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Forum RAINBOW BRIDGE I can’t live with the guilt

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    • Kunik
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      4 posts Send Private Message

         

        My baby starved to death with unlimited food. The vet couldn’t find a thing wrong with her… she just had absolutely no body fat.

         

        We have three rabbits. We had three rabbits.

         

        One of our rabbits was overweight and the other two were getting there, so we had them on a no-pellets diet for the past year our vet approved. We gave them each 3-5 handfuls of greens a night. They had unlimited hay.

         

        We switched from orchard to Timothy Hay after one of my rabbits was having some gas pain and needed more fiber. I saw each rabbit eating from the hay box so I thought they were fine with it.

         

        A week passed, and we went on a two week trip overseas. We had a rabbit sitter check in every day to feed them greens, check their hay and water, and play with them, and we had family check in on them to make sure they stayed stocked on veggies. We left treats for the sitter to give them when she played with them, and she sent us photos of them each eating their nightly veggies.

         

        But when we returned, we noticed our youngest and largest bunny looked skinny. Too skinny, but it was hard to tell. She was large in size and liked to sit in a little ball. Jet-lagged, I took a note of it and returned her to pellets, gave her some extra greens, and hay cubes. She ate them all.

         

        Then I noticed the hay box was a little too full for having been gone two weeks. I watched carefully for two hours and each bunny ate some.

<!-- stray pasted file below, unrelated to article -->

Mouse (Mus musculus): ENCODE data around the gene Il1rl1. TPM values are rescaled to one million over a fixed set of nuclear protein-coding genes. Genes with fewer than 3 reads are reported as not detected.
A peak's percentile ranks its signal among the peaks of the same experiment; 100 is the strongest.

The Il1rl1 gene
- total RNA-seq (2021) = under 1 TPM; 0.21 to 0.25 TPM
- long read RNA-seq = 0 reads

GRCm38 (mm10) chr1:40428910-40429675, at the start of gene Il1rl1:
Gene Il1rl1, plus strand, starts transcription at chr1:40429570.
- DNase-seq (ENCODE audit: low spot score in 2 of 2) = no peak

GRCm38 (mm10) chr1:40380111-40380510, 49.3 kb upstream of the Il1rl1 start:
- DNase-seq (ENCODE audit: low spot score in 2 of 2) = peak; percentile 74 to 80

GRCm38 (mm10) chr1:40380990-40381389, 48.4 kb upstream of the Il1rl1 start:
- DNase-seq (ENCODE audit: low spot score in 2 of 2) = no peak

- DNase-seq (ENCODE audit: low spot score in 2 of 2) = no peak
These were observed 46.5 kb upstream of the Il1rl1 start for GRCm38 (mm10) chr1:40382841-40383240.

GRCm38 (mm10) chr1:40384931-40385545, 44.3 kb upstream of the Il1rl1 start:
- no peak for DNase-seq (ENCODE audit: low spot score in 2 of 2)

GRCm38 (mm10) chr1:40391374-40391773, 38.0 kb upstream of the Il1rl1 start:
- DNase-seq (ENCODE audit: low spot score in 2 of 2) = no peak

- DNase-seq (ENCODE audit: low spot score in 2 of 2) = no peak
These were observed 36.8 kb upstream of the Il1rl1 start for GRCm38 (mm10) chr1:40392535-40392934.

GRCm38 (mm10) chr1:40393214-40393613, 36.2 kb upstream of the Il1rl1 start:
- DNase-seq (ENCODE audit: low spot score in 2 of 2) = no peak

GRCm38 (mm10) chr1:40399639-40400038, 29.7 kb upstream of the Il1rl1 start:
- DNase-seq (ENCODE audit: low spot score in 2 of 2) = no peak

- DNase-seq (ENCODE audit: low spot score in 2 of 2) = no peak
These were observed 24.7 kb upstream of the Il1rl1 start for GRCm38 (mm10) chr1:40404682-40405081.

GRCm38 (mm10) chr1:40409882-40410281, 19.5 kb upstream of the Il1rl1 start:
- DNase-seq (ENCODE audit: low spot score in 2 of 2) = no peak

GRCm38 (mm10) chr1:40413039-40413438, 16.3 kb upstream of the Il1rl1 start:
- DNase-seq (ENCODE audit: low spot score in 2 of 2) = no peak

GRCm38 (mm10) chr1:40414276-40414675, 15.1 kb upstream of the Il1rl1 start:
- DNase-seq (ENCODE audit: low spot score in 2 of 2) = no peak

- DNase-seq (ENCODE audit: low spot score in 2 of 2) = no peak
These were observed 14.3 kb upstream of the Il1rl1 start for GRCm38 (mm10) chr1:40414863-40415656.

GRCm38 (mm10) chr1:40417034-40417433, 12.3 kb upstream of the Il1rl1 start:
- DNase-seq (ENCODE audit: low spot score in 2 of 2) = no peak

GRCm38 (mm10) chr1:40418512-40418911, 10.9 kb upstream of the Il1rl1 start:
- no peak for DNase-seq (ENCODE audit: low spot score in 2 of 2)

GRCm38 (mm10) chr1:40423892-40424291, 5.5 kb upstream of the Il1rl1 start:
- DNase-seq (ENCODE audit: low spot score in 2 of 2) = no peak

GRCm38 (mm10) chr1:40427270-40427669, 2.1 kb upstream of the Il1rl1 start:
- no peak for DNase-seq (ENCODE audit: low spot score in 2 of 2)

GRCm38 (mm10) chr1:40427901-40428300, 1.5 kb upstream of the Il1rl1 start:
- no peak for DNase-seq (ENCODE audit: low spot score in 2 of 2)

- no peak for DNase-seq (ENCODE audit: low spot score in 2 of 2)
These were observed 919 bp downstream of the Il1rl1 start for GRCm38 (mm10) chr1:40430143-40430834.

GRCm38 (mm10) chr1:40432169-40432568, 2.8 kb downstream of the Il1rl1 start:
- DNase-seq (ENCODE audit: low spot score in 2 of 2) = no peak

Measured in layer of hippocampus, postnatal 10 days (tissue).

A few days passed, with no changes. She was still active, still eating at our nightly dinner check-in. Still too skinny.

         

        Then we found her, dead. It was… I can’t describe the guilt and grief. I asked our vet for a necropsy.

         

        We just got the results back and she had just … stopped eating anything except what I had visually seen her eat. It wasn’t enough. She didn’t like the hay, so she ate as little as possible, and she starved to death. She was a third of her previous body weight. She had no food in her stomach despite me seeing her eating her veggies the night before. She preferred romaine. She had no fat on her body, just loose skin and fluffy fur. She hated having her sides touched and being picked up, so I avoided it. If I didn’t, I probably would have noticed sooner, noticed more.

         

        I didn’t notice anything else. No abnormal bunny poop, just apparently less of it, which I couldnt tell the difference with three rabbits in the same free roaming room.

         

        I thought that with unlimited hay I had seen her eat she would never go hungry. I thought adding back in a little extra food would fix the weight loss I noticed, and if it didn’t, I’d have time to take her to the vet as long as she still had an appetite. I was wrong, and my neglect killed her.

         

        I love these rabbits so much. I hate myself for not taking it more seriously and taking her to the ER immediately. I hate myself for going on this stupid trip, for switching their food, for working too many hours and not seeing how little she was eating throughout the day. I hate myself for picking this precious animal off the street and not working harder to get her in a rabbit rescue. They were full, they said. You could foster, they said. But I fell in love with her and the thousands I spent on her medical care, the long hours over the year I spent bonding her to my elderly bonded pair, it all felt worth it. I felt like I could handle three, like I could give her a good home. And she f**king starved to death at two years old.

         

        She was beautiful, and she was weird. She was extremely particular with food, partially blind but incredibly adventurous. She was gentle, and loved being cuddled. She was so god damn happy, all of the time… two days after being spayed, she landed herself back in surgery because she popped stitches binkying. The night before she died, I sat on the floor with her, stroking her ears for an hour. She sat chattering, content.